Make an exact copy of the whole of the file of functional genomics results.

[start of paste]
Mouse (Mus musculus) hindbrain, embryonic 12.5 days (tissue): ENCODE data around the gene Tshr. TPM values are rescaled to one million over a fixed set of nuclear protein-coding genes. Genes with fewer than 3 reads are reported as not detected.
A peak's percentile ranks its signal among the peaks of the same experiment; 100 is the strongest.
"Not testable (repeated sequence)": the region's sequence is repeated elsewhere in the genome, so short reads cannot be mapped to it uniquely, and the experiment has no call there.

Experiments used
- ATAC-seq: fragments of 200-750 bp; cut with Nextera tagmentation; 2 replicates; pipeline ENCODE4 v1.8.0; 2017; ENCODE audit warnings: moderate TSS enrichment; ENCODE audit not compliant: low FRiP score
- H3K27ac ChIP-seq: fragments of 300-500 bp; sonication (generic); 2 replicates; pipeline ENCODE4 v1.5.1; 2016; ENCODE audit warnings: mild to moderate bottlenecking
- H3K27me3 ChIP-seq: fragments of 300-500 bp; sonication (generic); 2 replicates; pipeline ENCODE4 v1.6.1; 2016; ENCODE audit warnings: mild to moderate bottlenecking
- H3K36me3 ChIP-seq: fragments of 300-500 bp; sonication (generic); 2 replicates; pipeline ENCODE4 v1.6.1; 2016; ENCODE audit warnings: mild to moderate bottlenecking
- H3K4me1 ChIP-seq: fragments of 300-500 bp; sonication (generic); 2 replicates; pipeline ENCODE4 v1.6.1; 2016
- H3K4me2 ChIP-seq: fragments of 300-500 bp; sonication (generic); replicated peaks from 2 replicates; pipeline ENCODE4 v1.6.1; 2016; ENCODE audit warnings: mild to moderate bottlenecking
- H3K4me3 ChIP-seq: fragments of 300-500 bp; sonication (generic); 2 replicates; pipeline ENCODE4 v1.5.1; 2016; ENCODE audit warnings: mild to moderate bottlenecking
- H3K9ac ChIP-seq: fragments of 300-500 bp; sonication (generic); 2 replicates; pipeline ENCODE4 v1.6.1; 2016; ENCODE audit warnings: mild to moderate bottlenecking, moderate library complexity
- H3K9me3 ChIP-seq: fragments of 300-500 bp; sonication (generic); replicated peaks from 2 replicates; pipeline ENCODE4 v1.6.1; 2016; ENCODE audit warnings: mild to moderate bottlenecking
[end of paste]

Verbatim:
Mouse (Mus musculus) hindbrain, embryonic 12.5 days (tissue): ENCODE data around the gene Tshr. TPM values are rescaled to one million over a fixed set of nuclear protein-coding genes. Genes with fewer than 3 reads are reported as not detected.
A peak's percentile ranks its signal among the peaks of the same experiment; 100 is the strongest.
"Not testable (repeated sequence)": the region's sequence is repeated elsewhere in the genome, so short reads cannot be mapped to it uniquely, and the experiment has no call there.

Experiments used
- ATAC-seq: fragments of 200-750 bp; cut with Nextera tagmentation; 2 replicates; pipeline ENCODE4 v1.8.0; 2017; ENCODE audit warnings: moderate TSS enrichment; ENCODE audit not compliant: low FRiP score
- H3K27ac ChIP-seq: fragments of 300-500 bp; sonication (generic); 2 replicates; pipeline ENCODE4 v1.5.1; 2016; ENCODE audit warnings: mild to moderate bottlenecking
- H3K27me3 ChIP-seq: fragments of 300-500 bp; sonication (generic); 2 replicates; pipeline ENCODE4 v1.6.1; 2016; ENCODE audit warnings: mild to moderate bottlenecking
- H3K36me3 ChIP-seq: fragments of 300-500 bp; sonication (generic); 2 replicates; pipeline ENCODE4 v1.6.1; 2016; ENCODE audit warnings: mild to moderate bottlenecking
- H3K4me1 ChIP-seq: fragments of 300-500 bp; sonication (generic); 2 replicates; pipeline ENCODE4 v1.6.1; 2016
- H3K4me2 ChIP-seq: fragments of 300-500 bp; sonication (generic); replicated peaks from 2 replicates; pipeline ENCODE4 v1.6.1; 2016; ENCODE audit warnings: mild to moderate bottlenecking
- H3K4me3 ChIP-seq: fragments of 300-500 bp; sonication (generic); 2 replicates; pipeline ENCODE4 v1.5.1; 2016; ENCODE audit warnings: mild to moderate bottlenecking
- H3K9ac ChIP-seq: fragments of 300-500 bp; sonication (generic); 2 replicates; pipeline ENCODE4 v1.6.1; 2016; ENCODE audit warnings: mild to moderate bottlenecking, moderate library complexity
- H3K9me3 ChIP-seq: fragments of 300-500 bp; sonication (generic); replicated peaks from 2 replicates; pipeline ENCODE4 v1.6.1; 2016; ENCODE audit warnings: mild to moderate bottlenecking